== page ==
A new food cart designed and operated by students has been serving the campus community from the plaza behind Sibley Hall since late August.
The cart is the result of a student-led project for the College of Architecture, Art and Planning (AAP) and is named for donor Frances Shloss ’44, B.Arch. ’45.
Staffed by students and managed by the Statler Hotel, Franny’s features a menu of wraps and sandwiches, dumplings, rice bowls, crepes, salads, iced coffee, tea and a few desserts.
“AAP reached out to the Hotel School to be the operator,” said Gregory Mezey ’09, director of food and beverage at the Statler Hotel. “We weighed the pros and cons and thought it was a good opportunity to do something that has an entrepreneurial spirit, and this provides our students with a new venue.”
Food trucks have become increasingly popular, he said. “We came up with a concept menu and built what has evolved into Franny’s.”
The menu is “a mix of Korean, Vietnamese and Indian, and a splash of Latin American and Mexican flavors,” Mezey said. “We thought it was an underrepresented cuisine on campus and a really popular and successful one locally.”
Graduate and undergraduate students from all three AAP disciplines were involved in every phase of the project, from ideas to installation, saw it through to completion over a series of construction delays and kept a blog on their progress.
Food cart history
There have been mobile and permanent dining facilities at the north end of Cornell’s Arts Quad since the late 19th century, when The Sibley Dog, a local vendor’s wagon behind Sibley Hall, served hot dogs and other fare as one of only four food options then on campus. The Dog became the Campus Restaurant, in a wooden building that was removed in 1911 to make way for Rand Hall. It was rechristened the Sibley Pup and moved to the basement of Sibley Hall, sold cigars as well as food and was privately managed until 1915 when it became a university dining facility that lasted until 1921. The College of Architecture moved from White Hall to the remodeled Sibley Hall in 1959, and the former Pup has been the site of The Green Dragon café since 1968.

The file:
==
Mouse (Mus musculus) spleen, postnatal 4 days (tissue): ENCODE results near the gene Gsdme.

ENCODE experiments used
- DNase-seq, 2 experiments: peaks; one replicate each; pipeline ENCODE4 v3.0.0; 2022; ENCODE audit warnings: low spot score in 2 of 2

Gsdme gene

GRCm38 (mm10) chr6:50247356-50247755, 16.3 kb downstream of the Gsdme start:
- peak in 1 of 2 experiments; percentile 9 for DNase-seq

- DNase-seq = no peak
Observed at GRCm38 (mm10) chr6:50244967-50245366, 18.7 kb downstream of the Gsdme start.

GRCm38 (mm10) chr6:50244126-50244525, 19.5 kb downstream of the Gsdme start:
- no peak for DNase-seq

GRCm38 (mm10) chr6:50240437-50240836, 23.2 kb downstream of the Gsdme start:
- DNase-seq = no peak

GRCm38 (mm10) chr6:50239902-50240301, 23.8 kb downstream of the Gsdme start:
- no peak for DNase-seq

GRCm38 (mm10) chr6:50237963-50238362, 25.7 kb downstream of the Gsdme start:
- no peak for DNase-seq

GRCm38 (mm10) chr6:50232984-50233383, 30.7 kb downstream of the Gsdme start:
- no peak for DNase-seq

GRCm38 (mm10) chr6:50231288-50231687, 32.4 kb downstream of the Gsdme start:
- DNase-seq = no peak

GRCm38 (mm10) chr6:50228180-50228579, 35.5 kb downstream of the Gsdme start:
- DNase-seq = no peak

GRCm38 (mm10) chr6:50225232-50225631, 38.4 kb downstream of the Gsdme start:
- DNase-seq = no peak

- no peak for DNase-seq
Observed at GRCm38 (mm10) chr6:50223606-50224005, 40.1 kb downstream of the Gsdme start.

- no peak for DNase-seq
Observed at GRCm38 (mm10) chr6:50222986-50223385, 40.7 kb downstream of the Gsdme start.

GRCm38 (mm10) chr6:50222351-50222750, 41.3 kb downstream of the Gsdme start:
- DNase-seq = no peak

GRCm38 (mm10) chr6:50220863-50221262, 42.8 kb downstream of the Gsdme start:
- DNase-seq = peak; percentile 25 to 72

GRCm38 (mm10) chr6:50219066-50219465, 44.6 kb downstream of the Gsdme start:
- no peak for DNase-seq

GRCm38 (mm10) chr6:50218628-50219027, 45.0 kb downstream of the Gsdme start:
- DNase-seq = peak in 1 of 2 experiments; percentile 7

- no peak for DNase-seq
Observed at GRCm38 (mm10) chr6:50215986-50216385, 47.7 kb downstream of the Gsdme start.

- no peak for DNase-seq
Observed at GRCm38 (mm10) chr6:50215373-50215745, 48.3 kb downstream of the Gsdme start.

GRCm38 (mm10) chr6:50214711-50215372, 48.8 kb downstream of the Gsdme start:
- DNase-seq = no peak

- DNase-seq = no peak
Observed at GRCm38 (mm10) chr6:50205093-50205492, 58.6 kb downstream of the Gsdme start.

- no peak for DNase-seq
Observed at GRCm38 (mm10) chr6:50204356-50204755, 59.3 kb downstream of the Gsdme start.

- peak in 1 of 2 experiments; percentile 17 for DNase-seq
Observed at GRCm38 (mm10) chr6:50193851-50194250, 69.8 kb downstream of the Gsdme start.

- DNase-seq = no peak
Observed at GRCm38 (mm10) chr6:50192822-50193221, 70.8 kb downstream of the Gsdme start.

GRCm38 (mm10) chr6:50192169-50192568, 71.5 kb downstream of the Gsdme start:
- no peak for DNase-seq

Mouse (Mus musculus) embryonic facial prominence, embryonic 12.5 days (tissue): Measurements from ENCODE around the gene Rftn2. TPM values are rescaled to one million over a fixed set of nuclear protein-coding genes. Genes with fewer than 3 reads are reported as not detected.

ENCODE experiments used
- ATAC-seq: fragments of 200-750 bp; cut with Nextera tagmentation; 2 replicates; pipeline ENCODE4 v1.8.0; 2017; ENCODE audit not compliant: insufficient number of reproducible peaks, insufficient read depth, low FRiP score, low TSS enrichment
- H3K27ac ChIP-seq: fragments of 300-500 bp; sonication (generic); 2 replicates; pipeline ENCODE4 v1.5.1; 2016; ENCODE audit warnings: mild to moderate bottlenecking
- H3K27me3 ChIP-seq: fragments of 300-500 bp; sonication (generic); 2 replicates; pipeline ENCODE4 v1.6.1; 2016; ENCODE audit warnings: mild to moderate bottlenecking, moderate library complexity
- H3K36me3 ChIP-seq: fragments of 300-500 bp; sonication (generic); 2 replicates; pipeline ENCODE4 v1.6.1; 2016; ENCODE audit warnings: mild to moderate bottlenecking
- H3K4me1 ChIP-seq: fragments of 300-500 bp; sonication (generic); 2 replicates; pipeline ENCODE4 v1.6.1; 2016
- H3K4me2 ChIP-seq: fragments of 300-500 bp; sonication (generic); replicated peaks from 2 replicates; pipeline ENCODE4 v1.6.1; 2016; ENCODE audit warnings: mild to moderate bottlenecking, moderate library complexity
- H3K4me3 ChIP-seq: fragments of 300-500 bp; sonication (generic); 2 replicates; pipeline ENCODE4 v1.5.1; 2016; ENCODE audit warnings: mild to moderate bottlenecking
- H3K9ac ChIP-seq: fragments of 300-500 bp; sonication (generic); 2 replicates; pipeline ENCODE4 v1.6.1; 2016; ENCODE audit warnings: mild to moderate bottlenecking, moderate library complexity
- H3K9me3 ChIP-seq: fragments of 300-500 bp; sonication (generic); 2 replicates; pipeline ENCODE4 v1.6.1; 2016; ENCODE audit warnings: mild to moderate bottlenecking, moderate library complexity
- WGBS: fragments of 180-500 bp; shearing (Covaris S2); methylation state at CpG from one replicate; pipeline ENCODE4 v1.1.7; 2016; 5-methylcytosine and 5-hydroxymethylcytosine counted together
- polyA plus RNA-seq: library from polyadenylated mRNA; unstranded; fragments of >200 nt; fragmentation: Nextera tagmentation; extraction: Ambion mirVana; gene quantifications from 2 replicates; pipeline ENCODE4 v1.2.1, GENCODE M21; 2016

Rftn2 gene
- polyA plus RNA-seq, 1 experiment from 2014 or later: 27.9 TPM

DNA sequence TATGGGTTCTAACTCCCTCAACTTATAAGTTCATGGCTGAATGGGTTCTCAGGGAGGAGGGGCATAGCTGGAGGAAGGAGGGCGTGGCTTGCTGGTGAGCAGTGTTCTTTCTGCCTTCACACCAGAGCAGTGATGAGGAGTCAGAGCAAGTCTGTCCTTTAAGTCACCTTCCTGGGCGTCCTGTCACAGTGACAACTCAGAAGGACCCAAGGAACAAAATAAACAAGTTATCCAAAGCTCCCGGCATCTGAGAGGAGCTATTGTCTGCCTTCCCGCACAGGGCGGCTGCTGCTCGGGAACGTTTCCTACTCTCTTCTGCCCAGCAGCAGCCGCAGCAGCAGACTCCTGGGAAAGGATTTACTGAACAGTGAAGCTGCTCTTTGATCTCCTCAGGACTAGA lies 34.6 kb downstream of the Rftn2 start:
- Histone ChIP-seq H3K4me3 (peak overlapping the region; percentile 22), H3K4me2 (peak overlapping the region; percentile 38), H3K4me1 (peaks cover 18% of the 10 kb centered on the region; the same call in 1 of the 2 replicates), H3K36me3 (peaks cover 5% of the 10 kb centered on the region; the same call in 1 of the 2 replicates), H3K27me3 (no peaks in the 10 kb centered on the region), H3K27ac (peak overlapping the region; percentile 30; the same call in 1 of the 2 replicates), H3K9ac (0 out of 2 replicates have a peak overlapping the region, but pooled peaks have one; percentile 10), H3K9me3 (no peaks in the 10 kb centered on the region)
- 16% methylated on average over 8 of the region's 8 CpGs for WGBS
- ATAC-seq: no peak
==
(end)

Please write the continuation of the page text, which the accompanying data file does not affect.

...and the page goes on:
The project began with a design charette and brainstorming exercise in February 2012, co-organized by Piotr Chizinski, MFA ’13, and Benjamin Cummins, MRP ’13. Three design teams then presented their ideas to Shloss, and a faculty jury selected an initial concept for the cart by designers Alison Nash, B.A., BFA ’98, M.Arch. ’14, and Mia Kang, M.Arch. ’14.
Over the summer of 2012, Nash, Chizinski and Nicholas Cassab-Gheta, B.Arch. ’14, worked to finalize the design and the related construction documents with faculty adviser Luben Dimcheff, B.Arch. ’99.
“The schematic concept was that it would be an ice cube or a glass box that would glow,” Cassab-Gheta said.
Known as the “Glow Truck” since the design stage, the cart’s translucent outer shell is lit from the inside at night by an array of dimmable LEDs. The modernist design complements nearby Milstein Hall. The cart was fabricated by craftsmen at Stonewell Bodies in Genoa, N.Y., which specializes in veterinary and farrier trailers.
“The overarching concept is for the ‘glow’ truck to serve as a beacon to draw passersby into our new AAP neighborhood underneath Milstein and behind Sibley Hall,” Nash said. “The truck can be seen by students walking from North Campus to the Arts Quad through the undercroft of Milstein Hall, and from buses and cars driving on University Avenue. We wanted to create an inviting atmosphere and to ‘warm up’ the north-facing plaza to create an inclusive gathering space for art, planning and architecture students and visitors to AAP.”
Franny’s is open from 10:30 a.m.-9 p.m. weekdays, and closed 3:30-4 p.m. daily.
“It’s very popular amongst the AAP students and faculty, and we’re hoping it catches on with the rest of the campus,” Cassab-Gheta said.